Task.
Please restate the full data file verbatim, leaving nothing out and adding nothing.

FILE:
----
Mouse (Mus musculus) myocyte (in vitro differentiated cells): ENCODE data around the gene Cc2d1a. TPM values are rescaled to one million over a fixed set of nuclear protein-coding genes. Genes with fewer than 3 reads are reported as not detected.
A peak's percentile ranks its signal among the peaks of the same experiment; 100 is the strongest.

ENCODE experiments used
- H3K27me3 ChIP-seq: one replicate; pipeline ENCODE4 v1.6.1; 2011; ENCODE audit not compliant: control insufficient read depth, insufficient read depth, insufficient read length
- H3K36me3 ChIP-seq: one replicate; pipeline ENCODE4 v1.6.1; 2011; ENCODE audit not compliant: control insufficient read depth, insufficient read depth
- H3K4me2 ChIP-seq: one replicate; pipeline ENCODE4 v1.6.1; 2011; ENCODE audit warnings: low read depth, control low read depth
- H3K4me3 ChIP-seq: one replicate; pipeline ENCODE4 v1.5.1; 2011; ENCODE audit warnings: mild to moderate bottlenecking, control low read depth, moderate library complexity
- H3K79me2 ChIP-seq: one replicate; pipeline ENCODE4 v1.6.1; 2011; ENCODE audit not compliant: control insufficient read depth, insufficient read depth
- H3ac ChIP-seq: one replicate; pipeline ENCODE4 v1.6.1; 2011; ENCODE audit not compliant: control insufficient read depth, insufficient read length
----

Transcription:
Mouse (Mus musculus) myocyte (in vitro differentiated cells): ENCODE data around the gene Cc2d1a. TPM values are rescaled to one million over a fixed set of nuclear protein-coding genes. Genes with fewer than 3 reads are reported as not detected.
A peak's percentile ranks its signal among the peaks of the same experiment; 100 is the strongest.

ENCODE experiments used
- H3K27me3 ChIP-seq: one replicate; pipeline ENCODE4 v1.6.1; 2011; ENCODE audit not compliant: control insufficient read depth, insufficient read depth, insufficient read length
- H3K36me3 ChIP-seq: one replicate; pipeline ENCODE4 v1.6.1; 2011; ENCODE audit not compliant: control insufficient read depth, insufficient read depth
- H3K4me2 ChIP-seq: one replicate; pipeline ENCODE4 v1.6.1; 2011; ENCODE audit warnings: low read depth, control low read depth
- H3K4me3 ChIP-seq: one replicate; pipeline ENCODE4 v1.5.1; 2011; ENCODE audit warnings: mild to moderate bottlenecking, control low read depth, moderate library complexity
- H3K79me2 ChIP-seq: one replicate; pipeline ENCODE4 v1.6.1; 2011; ENCODE audit not compliant: control insufficient read depth, insufficient read depth
- H3ac ChIP-seq: one replicate; pipeline ENCODE4 v1.6.1; 2011; ENCODE audit not compliant: control insufficient read depth, insufficient read length